17 March 2013
In the Louisiana bayou, cut off from the rest of the world, a small free-spirited community has settled down. In this water-sunken place (or, as the locals refer to it, “the bathtub”) the poverty is surreal, yet no one seems to mind. Seen through the eyes of 6-year-old Hushpuppy (Quvenzhané Wallis) it is “The most beautiful place in the world”. The grainy look of the film and the captured jarring images, however, contradict her sentiment by conveying a pretty gruesome reality. Nevertheless, in this “enchanted world”, life is portrayed as survival more than struggle. Despite the lack of food, running water, and refrigeration, none of the characters seem to complain about the harshness of day-to-day life. Instead, this united community is well-equipped with self-made hunting tools, endless gallons of liquor, and a great deal of scientific knowledge to handle the challenges of the day.
This coming-of-age tale shares striking similarities with Rebecca Miller’s The Ballad of Jack and Rose as first time director Behn Zeitlin explores the familiar theme of fatherhood with emphasized male dominance. Both places – the bathtub and Jack Slavin’s commune — appear to be very isolated. Both central parental figures- Hushpuppy’s father Wink (Dwight Henry) and Jack Slavin (Daniel Day-Lewis), Rose’s father- are single parents and men of pride with obvious short tempers and terminal heart conditions. Knowing their days are numbered, both men appear to have one main agenda- to secure their daughters’ future. In Jack’s world, along with improving Rose’s knowledge of math, science and gardening, he decides to bring a woman and her two teenage sons to the household, “to take care of things.” Wink takes a different approach. When he is around and sober, he teaches Hushpuppy flood-survival skills and how to catch fish with her bare hands. In both cases, the fathers not only dominate the household but also appear to be somewhat selfish. For all their idealistic beliefs, they deprive their daughters of the freedom to explore the world to its fullest, turning them into wild ones.
Unlike Miller’s film – which follows a fairly conventional structure- Zeitlin’s piece has no structure whatsoever. Not only do the events in Beasts happen without order and obvious reason, but it seems that the core concept of the story is completely missing. The world of the film lives in between reality and fantasy. This approach covers up numerous plot holes but appears useless when the story lacks clear purpose and direction. Moreover, Hushpuppy is a mere observer in her own story rather than a true protagonist. When the world of Miller’s main character Rose is suddenly turned upside-down by her father’s decision to bring strangers into the house, she opposes that decision and searches for ways to get rid the strangers and have her father and old life back. In Hushpuppy’s case, Wink is the one making the decisions and driving the story, she is just watching things happen with no story or goals of her own.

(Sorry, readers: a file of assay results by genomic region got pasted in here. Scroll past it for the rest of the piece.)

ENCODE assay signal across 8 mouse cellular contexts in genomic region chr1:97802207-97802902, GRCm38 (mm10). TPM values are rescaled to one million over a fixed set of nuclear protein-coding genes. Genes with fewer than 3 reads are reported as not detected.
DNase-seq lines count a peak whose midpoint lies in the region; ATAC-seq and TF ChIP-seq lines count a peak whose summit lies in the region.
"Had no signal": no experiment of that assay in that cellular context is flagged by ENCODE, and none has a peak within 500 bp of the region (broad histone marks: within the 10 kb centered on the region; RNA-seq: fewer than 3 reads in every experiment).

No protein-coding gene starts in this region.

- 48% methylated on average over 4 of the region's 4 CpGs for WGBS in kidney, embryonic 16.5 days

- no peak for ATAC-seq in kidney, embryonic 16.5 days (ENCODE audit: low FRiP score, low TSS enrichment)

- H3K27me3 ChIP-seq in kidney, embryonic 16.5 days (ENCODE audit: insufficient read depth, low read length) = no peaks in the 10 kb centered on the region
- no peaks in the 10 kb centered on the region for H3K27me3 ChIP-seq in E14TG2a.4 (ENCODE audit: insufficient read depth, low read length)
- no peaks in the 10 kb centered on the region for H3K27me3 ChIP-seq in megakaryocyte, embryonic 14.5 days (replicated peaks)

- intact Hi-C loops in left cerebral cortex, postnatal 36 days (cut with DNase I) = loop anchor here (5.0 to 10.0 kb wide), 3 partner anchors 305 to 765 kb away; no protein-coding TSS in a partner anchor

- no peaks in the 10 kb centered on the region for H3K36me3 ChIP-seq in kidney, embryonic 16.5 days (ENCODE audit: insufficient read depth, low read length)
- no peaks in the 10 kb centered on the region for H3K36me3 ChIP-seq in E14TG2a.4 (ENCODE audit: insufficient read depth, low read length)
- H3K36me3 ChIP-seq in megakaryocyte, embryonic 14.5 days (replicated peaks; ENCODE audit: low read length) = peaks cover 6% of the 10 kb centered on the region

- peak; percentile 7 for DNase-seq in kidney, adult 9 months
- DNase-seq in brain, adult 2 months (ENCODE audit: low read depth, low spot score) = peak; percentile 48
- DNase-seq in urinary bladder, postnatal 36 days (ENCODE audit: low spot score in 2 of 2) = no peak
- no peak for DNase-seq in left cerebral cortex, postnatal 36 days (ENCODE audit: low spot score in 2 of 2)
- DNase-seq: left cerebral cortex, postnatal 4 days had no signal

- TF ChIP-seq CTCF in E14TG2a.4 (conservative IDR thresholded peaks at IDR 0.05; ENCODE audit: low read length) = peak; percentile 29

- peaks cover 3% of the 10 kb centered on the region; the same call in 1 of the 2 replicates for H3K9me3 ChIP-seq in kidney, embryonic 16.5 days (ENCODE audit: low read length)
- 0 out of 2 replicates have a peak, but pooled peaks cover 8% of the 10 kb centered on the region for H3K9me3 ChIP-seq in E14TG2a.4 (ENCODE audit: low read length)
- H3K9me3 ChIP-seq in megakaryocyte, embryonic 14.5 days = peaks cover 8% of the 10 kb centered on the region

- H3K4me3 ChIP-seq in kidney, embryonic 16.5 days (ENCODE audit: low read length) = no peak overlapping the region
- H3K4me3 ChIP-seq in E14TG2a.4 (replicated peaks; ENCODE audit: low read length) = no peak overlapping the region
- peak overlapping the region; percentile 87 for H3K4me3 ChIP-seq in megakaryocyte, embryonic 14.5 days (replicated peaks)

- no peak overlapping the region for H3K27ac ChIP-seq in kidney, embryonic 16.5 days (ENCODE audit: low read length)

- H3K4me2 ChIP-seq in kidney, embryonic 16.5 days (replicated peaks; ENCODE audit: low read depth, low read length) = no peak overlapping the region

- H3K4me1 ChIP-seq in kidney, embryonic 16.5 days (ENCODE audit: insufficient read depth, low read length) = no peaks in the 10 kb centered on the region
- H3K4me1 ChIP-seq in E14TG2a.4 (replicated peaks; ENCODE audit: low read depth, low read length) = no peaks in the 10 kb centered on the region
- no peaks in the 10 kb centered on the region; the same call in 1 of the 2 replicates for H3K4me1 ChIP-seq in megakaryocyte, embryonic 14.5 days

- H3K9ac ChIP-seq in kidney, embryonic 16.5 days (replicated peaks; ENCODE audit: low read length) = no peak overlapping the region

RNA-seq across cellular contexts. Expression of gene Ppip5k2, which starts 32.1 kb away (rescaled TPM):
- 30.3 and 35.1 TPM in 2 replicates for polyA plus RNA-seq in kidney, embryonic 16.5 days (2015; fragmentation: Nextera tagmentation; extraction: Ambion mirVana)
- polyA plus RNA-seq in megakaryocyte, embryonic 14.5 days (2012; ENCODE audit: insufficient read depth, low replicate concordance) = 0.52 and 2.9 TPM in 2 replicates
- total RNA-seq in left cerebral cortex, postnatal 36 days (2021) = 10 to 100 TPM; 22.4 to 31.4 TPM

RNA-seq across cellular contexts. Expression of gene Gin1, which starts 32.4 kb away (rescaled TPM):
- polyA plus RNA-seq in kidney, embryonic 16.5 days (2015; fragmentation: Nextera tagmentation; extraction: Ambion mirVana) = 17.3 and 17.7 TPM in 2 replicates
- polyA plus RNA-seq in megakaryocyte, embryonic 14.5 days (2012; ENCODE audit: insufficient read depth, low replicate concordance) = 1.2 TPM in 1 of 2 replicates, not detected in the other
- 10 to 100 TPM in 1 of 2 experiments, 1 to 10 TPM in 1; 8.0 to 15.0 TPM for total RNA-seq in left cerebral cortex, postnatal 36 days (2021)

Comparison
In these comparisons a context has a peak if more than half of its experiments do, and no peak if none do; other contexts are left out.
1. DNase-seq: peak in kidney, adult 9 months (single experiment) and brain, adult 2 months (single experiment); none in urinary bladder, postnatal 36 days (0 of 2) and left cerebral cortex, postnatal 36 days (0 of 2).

While Miller’s film uses well-fleshed-out characters to drive the story organically, Zeitlin’s film does the opposite – the events manipulate the characters. As a result, they appear less as human beings and more as animated balls of energy and high spirits- bouncing from one scene to the next, struggling to reach a conclusion. This puts up a giant glass wall distancing the audience from the story and characters. Despite gritty aesthetics and an abundance of hand-held shots designed to bring the audience right into the world of the film, the superficial characterization lends Beasts of the Southern Wild the quality of a 3D cartoon movie